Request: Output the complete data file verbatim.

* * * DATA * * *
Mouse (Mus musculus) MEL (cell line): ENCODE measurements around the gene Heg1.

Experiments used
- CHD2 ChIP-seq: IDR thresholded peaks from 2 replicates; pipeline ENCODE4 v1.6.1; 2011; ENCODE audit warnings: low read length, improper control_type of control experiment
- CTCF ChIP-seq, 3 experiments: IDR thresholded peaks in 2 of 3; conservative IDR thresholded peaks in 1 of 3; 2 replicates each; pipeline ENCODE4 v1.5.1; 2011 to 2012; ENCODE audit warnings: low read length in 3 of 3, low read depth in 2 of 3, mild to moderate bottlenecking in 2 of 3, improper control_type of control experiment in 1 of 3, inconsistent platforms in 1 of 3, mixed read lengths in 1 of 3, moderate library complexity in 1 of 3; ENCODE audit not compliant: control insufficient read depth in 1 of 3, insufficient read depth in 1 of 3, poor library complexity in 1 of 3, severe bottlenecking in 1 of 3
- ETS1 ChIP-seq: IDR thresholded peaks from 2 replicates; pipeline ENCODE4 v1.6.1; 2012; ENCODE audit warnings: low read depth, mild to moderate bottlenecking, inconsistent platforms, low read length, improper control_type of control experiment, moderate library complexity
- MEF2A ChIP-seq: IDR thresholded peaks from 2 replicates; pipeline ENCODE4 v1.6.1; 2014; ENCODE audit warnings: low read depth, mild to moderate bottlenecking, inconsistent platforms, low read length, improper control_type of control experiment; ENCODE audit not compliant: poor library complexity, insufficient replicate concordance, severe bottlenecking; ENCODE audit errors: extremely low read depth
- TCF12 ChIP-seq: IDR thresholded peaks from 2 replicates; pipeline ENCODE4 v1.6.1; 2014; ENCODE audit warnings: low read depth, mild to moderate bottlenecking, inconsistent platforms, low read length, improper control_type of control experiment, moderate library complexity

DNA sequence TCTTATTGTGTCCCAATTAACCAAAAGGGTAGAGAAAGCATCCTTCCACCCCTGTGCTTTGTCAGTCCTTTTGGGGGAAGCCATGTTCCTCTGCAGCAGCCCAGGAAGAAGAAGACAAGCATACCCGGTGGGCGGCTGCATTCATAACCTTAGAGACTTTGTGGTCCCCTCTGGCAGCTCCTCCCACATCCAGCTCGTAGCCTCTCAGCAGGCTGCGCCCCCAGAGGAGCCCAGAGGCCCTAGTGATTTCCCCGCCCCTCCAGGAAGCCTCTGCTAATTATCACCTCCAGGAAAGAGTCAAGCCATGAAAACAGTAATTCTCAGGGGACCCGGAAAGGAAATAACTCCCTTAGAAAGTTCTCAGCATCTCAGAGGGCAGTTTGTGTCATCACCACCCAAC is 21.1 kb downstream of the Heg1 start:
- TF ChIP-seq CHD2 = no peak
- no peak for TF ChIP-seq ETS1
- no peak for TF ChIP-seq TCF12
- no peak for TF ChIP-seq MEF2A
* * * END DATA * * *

Mouse (Mus musculus) MEL (cell line): ENCODE measurements around the gene Heg1.

Experiments used
- CHD2 ChIP-seq: IDR thresholded peaks from 2 replicates; pipeline ENCODE4 v1.6.1; 2011; ENCODE audit warnings: low read length, improper control_type of control experiment
- CTCF ChIP-seq, 3 experiments: IDR thresholded peaks in 2 of 3; conservative IDR thresholded peaks in 1 of 3; 2 replicates each; pipeline ENCODE4 v1.5.1; 2011 to 2012; ENCODE audit warnings: low read length in 3 of 3, low read depth in 2 of 3, mild to moderate bottlenecking in 2 of 3, improper control_type of control experiment in 1 of 3, inconsistent platforms in 1 of 3, mixed read lengths in 1 of 3, moderate library complexity in 1 of 3; ENCODE audit not compliant: control insufficient read depth in 1 of 3, insufficient read depth in 1 of 3, poor library complexity in 1 of 3, severe bottlenecking in 1 of 3
- ETS1 ChIP-seq: IDR thresholded peaks from 2 replicates; pipeline ENCODE4 v1.6.1; 2012; ENCODE audit warnings: low read depth, mild to moderate bottlenecking, inconsistent platforms, low read length, improper control_type of control experiment, moderate library complexity
- MEF2A ChIP-seq: IDR thresholded peaks from 2 replicates; pipeline ENCODE4 v1.6.1; 2014; ENCODE audit warnings: low read depth, mild to moderate bottlenecking, inconsistent platforms, low read length, improper control_type of control experiment; ENCODE audit not compliant: poor library complexity, insufficient replicate concordance, severe bottlenecking; ENCODE audit errors: extremely low read depth
- TCF12 ChIP-seq: IDR thresholded peaks from 2 replicates; pipeline ENCODE4 v1.6.1; 2014; ENCODE audit warnings: low read depth, mild to moderate bottlenecking, inconsistent platforms, low read length, improper control_type of control experiment, moderate library complexity

DNA sequence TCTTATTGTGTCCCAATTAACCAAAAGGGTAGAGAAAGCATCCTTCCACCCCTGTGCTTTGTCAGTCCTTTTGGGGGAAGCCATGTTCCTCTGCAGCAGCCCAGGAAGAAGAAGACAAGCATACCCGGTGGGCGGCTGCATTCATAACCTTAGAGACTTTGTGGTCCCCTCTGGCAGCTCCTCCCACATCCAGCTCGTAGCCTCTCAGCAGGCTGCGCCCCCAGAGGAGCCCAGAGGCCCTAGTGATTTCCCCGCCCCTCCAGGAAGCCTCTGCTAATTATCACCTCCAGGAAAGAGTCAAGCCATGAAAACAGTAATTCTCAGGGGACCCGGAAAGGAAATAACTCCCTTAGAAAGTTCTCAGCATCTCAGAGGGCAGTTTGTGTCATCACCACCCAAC is 21.1 kb downstream of the Heg1 start:
- TF ChIP-seq CHD2 = no peak
- no peak for TF ChIP-seq ETS1
- no peak for TF ChIP-seq TCF12
- no peak for TF ChIP-seq MEF2A